Microsoft has lost a preliminary vote to have its Office Open XML document format approved as an international standard, denting the company's hopes of wider adoption of the standard by public-sector organizations.
The result of the International Organisation for Standardisation (ISO) ballot, announced on Tuesday, was hailed as a victory for open standards by supporters of the rival Open Document Format, who argued the Microsoft format was not open, but a ploy to lock in users.
Microsoft failed to capture a two-thirds majority in the vote to approve the file format as a global standard, but the group will meet in February to hammer out a consensus, allowing the world's largest software maker more time to grab votes.
Microsoft's Office Open XML (OOXML) is the default file-saving format in Microsoft Office 2007, the latest version of its dominant productivity software. The Open Document Format (ODF) has already garnered international standard status from the ISO.
Microsoft argues that its format has higher specifications and is more useful than ODF, while opponents say Open XML's 6,000 pages of code compared with ODF's 860 pages make it complicated and untranslatable into other formats.
Free and rival productivity software suite OpenOffice.org uses ODF, an open standard supported by IBM and Sun Microsystems.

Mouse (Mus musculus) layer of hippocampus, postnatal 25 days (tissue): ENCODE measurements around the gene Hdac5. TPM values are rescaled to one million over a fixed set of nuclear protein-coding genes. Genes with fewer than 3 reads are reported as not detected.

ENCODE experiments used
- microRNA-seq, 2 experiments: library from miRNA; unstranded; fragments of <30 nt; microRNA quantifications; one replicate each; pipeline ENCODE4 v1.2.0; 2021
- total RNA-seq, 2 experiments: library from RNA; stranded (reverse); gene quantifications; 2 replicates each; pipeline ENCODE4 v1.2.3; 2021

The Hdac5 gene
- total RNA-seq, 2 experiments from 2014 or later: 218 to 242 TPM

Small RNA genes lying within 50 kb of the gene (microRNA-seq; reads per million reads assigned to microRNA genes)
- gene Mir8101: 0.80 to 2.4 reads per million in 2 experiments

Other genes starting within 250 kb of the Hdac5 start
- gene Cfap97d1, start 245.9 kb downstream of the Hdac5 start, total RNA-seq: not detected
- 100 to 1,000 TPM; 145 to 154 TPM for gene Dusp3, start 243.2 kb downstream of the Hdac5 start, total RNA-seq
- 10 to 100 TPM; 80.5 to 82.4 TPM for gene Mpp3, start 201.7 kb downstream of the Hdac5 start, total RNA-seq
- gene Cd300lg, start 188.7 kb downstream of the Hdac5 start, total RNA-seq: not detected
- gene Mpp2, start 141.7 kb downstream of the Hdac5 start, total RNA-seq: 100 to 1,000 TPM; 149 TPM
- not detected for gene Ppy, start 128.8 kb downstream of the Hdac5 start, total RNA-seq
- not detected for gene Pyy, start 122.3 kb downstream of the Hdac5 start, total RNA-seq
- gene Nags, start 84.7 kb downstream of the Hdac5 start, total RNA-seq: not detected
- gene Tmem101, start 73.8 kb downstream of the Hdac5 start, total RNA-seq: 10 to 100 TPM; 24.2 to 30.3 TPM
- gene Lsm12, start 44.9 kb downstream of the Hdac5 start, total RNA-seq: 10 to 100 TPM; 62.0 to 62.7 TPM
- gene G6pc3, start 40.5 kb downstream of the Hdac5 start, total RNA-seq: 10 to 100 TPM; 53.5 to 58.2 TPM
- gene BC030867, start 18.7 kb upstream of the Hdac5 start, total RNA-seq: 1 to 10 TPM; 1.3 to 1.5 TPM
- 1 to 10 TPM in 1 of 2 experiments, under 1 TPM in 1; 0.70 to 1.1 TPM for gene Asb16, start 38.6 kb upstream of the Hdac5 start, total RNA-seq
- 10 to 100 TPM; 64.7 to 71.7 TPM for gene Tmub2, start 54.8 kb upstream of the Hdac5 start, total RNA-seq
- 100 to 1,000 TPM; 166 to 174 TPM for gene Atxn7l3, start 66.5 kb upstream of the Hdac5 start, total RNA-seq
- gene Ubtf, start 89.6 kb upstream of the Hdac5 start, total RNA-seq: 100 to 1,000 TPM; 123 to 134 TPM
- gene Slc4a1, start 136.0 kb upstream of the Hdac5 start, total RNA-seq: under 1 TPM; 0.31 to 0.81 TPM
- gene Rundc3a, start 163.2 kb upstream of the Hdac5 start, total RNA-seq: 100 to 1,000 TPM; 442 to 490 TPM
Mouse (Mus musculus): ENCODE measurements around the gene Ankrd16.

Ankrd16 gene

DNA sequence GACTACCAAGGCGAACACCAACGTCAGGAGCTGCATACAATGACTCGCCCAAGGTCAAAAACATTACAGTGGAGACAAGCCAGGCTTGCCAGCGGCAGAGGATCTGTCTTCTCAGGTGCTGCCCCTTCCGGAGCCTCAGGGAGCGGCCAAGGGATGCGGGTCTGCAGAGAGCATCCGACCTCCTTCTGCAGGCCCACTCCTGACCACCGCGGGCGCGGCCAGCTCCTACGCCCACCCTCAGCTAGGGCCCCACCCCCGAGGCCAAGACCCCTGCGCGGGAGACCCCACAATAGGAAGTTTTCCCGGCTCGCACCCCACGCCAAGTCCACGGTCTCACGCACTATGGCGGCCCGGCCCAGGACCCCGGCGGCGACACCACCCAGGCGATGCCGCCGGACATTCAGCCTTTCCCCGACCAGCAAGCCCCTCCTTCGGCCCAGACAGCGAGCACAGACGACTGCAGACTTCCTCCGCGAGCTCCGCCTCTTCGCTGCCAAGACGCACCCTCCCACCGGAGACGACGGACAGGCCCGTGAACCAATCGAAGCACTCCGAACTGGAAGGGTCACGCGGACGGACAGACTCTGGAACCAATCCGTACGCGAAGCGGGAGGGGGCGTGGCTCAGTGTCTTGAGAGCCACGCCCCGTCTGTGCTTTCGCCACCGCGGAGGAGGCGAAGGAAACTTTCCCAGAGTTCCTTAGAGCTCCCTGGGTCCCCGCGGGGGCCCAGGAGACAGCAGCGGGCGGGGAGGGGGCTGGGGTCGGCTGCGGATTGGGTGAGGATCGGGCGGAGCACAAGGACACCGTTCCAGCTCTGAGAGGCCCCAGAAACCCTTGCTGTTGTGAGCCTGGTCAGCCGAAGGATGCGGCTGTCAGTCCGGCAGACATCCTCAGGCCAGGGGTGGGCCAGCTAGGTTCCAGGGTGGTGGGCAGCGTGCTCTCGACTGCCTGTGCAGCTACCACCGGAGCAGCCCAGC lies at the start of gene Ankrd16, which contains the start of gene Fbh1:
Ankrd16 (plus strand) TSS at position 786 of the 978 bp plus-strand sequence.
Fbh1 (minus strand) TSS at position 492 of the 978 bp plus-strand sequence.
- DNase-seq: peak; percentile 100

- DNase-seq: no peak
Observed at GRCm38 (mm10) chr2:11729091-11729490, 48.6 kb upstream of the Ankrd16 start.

The standardization of Open XML would allow other companies to build products using the file format and simplify file exchange between different software suites.
The ISO said in a statement on Tuesday that 53 percent of the votes cast by national standards bodies were in favor of Microsoft, missing the necessary two-thirds majority.
Twenty-six percent of national votes cast were against approving Open XML in the five-month ballot process, in which 104 national member bodies were entitled to vote.
The ODF Alliance said in a statement that the large number of "no" votes "demonstrates the depth of concern around the world over OOXML's interoperability and openness."
"Microsoft has every right to seek the ISO label for OOXML, but, as the ballot results show, it has a long way to go before it earns it and can be considered a truly open, interoperable document format," it said.